YARDLEY >> A sense of normalcy returned to Yardley in a big way on Monday as the community paused to reflect and to celebrate Memorial Day.

Thousands of people turned out for the Yardley-Makefield Memorial Day Parade jamming Main Street from Afton to College and beyond in a sight not seen here since 2019.

In some places along the parade route, people stood three to four deep as young and old came out in a big way to celebrate Memorial Day and to honor the men and women who made the ultimate sacrifice.

It seemed fitting that the biggest applause came at the very beginning of the parade where about 30 veterans, some dressed in uniform, marched behind the colors as they were carried with pride down the street.

Among them were the commanders of VFW Post 6393 and American Legion Post 317, the two veterans organizations that organized the annual parade.

Applause again filled the street for Brad Varney’s antique truck decked out in red, white and blue, and the auxiliaries of American Legion Post 317 and VFW Post 6393 and their respective poppy queens.

Alpha Bravo Canine put paws to the pavement as its canines paraded down Main Street. The Philadelphia and Bucks County-based nonprofit raises and trains dogs to be companions for veterans suffering from PSD.

A Revolutionary War Honor Guard stopped occasionally along the route to fire its muskets as puffs of white smoke wafted into the air and surprised youngsters grabbed their ears startled by the unexpected noise.

A fife and drum corps from Washington Crossing brought more Revolutionary sounds to the parade in a musical celebration of 1776 and the fledgling nation’s victory over England in the War for Independence.

Cheers erupted as more patriotic tunes filled the air as the Pennsbury High School Marching Band brought its long orange line to the parade.

Elected officials from Yardley Borough, Lower Makefield and the Pennsbury School District joined the march, including State Rep. Perry Warren, Bucks County Prothonotary Judi Reiss, Yardley Borough Mayor Chris Harding, Lower Makefield Supervisors John Lewis and Dan Grenier, Yardley Borough Council President David Bria among others.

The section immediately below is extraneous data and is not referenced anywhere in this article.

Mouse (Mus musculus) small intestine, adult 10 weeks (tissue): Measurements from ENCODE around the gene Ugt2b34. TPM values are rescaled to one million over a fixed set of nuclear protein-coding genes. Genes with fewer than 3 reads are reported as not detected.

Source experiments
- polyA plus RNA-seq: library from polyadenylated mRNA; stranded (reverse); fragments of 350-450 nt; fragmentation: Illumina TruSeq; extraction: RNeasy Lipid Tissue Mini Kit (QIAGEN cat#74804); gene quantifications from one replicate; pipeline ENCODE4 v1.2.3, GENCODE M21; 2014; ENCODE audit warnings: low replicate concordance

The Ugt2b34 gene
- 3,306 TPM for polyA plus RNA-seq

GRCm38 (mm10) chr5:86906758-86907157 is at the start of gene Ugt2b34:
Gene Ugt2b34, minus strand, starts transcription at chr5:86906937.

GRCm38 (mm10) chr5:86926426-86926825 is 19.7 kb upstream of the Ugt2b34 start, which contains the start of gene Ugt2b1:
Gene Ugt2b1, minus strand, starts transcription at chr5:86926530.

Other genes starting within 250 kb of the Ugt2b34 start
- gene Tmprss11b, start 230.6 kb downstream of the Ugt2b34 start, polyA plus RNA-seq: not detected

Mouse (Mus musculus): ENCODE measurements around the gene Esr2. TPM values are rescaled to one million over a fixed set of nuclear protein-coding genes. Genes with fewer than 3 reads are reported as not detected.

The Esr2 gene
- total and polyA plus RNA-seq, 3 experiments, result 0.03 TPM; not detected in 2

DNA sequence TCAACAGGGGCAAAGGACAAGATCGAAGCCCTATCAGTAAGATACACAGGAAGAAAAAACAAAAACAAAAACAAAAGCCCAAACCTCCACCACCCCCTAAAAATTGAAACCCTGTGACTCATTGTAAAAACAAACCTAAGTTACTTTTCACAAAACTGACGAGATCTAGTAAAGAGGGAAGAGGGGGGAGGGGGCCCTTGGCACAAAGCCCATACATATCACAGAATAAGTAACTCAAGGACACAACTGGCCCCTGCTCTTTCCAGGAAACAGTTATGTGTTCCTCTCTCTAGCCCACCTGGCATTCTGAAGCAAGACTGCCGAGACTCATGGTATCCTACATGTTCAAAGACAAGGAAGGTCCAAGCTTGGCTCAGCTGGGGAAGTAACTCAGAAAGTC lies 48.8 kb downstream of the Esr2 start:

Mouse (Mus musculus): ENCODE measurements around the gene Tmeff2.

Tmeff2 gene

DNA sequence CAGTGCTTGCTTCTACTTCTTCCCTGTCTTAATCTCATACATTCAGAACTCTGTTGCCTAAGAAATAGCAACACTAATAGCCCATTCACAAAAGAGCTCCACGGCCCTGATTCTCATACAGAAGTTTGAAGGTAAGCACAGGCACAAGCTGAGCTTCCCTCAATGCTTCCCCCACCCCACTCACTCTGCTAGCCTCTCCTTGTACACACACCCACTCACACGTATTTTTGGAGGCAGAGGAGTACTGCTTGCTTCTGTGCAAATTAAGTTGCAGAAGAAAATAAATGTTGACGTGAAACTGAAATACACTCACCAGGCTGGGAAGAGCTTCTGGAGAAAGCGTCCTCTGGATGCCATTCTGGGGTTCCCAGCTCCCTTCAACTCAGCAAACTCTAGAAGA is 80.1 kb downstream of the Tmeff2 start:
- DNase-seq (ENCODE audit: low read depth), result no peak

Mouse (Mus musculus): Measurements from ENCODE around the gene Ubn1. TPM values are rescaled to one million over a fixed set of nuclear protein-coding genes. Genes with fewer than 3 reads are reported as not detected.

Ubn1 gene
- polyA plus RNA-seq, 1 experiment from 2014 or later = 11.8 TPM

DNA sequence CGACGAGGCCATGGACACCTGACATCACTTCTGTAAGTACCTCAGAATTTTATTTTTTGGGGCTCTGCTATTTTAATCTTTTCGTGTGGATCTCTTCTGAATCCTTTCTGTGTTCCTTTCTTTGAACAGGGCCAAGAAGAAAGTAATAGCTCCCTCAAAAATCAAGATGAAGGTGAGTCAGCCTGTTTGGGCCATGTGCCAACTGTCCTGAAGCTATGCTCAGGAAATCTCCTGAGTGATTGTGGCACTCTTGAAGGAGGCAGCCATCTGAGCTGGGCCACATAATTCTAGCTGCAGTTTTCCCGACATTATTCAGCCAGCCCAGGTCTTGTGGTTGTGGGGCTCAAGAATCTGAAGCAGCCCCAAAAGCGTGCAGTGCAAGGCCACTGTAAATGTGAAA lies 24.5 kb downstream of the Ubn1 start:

The parade also included the U.S. Naval Sea Cadet Corps, antique cars, a salute to our veterans by Knecht’s Danceworks, the Yardley Ice House, the Civil Air Patrol Twin Pine Composite Unit, the Pennsbury High School Junior ROTC, Girl Scout Troops and the BSA.

And bringing the parade to a grand conclusion were the community’s first responders.

The sharply-dressed members of the Yardley-Makefield Fire Company, including its Chief, Glenn Chamberlain, led the way followed by its antique vehicles, including its restored chief's car and Studebaker fire engine, and its impressive line up of modern firefighting equipment.

Also joining the parade were fire trucks from Falls Township, Tullytown Borough, Morrisville Borough and Springfield.

The parade capped off a morning of special salutes and ceremonies that began just after dawn.

An honor guard, made up of members of the VFW and American Legion, visited three local cemeteries - St. Ignatius, St. Andrew’s and Slate Hill - along with Yardley Borough Hall and Veterans Square Monument in Lower Makefield where they fired rifle salutes and played TAPS in honor of the area’s deceased veterans.

At 9 a.m., the veterans paused again for a ceremony at the Yardley-Makefield War Memorial at the foot of East Afton Avenue.

comments powered by Disqus